To keep virtual group communication productive and fun, it requires some etiquette. What has been working well for us is
- muting yourself while not speaking
- wearing headphones
- keeping your camera on for facial cues,
- typing “stack” in the chat to add yourself to the speaker list,
- typing “+1” for soft approval of what is being said without having to speak up yourself,
- non-verbal interactions such as voting, emojis, etc
- Applause with silent jazz hands.
We create a shared agreement with the group at the beginning, and we invite the participants to add to the list with practices that have worked well for them.
Online as much as onsite communication benefits immensely from a facilitator who keeps the conversations on point: mirroring consensus, moving the group out of unproductive circular discussions, and reminding participants of the shared agreement. Especially in larger groups, the facilitator may have to ensure discipline in the group discussions. Smaller groups typically can have more casual conversations. For virtual Book Sprints, the facilitator also ensures to respect the different energy levels of those in different time zones, and people’s different digital skill levels.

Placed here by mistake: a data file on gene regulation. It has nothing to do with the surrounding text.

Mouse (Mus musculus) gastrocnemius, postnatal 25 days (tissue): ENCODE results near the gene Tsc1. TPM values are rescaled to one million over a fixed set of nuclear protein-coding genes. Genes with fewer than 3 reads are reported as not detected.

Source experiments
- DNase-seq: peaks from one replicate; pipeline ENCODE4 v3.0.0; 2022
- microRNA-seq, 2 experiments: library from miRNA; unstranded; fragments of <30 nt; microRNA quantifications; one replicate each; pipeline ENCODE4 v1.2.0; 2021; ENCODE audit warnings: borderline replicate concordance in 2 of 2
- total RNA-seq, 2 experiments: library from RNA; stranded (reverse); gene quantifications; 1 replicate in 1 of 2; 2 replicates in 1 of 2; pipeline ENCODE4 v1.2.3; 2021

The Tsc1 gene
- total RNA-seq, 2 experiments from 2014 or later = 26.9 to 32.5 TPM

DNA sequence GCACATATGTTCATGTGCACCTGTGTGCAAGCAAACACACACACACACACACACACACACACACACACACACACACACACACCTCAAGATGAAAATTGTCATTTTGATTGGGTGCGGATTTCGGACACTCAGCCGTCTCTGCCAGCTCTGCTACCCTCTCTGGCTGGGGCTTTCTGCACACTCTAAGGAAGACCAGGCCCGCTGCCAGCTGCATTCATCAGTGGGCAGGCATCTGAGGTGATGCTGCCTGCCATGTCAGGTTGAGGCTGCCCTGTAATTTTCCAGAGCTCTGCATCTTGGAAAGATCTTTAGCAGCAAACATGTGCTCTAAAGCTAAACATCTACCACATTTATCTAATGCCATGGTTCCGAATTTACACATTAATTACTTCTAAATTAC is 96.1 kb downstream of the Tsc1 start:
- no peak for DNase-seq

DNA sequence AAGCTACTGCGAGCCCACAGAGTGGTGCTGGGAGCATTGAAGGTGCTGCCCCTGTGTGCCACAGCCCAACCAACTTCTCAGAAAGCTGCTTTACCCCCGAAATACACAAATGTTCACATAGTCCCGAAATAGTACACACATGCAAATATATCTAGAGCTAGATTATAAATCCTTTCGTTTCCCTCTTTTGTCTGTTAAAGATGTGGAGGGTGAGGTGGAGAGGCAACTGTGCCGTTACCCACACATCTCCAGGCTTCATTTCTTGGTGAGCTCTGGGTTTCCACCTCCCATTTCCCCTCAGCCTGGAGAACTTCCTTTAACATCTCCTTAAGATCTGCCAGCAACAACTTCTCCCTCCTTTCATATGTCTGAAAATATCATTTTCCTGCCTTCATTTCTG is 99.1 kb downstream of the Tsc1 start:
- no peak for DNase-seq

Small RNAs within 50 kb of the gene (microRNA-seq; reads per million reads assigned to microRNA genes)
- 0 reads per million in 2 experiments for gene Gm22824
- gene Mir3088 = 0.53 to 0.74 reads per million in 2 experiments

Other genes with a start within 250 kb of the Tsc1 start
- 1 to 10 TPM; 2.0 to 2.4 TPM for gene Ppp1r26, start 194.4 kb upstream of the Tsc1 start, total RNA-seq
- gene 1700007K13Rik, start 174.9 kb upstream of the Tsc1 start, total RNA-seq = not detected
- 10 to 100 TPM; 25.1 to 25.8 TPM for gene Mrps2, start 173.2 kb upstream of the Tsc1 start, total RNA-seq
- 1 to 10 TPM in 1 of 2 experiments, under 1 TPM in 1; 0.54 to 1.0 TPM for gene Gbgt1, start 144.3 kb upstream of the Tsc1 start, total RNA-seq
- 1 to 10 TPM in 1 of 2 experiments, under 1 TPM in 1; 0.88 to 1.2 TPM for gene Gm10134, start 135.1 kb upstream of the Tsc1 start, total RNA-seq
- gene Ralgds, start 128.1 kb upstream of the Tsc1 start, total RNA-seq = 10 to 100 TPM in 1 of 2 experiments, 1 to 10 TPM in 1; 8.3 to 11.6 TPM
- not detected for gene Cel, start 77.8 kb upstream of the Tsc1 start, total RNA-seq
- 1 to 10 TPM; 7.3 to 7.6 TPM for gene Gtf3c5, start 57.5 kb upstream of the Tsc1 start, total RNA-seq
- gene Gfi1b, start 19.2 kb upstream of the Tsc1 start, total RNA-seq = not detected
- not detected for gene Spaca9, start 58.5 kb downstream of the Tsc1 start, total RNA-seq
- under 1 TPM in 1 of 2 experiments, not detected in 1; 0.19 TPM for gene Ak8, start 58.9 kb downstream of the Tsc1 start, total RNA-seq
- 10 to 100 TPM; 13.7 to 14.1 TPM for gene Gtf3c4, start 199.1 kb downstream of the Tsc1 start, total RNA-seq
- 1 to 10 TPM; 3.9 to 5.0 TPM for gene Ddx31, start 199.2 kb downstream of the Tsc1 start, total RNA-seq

Online as much as onsite, the facilitator constantly adjusts the timing, which tools and formats to choose, depending on how the group interacts and how the book project advances. While in both cases the process is quite adaptive and organic, we find that in virtual Book Sprints, we explain much more explicitly why we choose a specific work method in a given moment, to keep the writers committed.
Variety of formats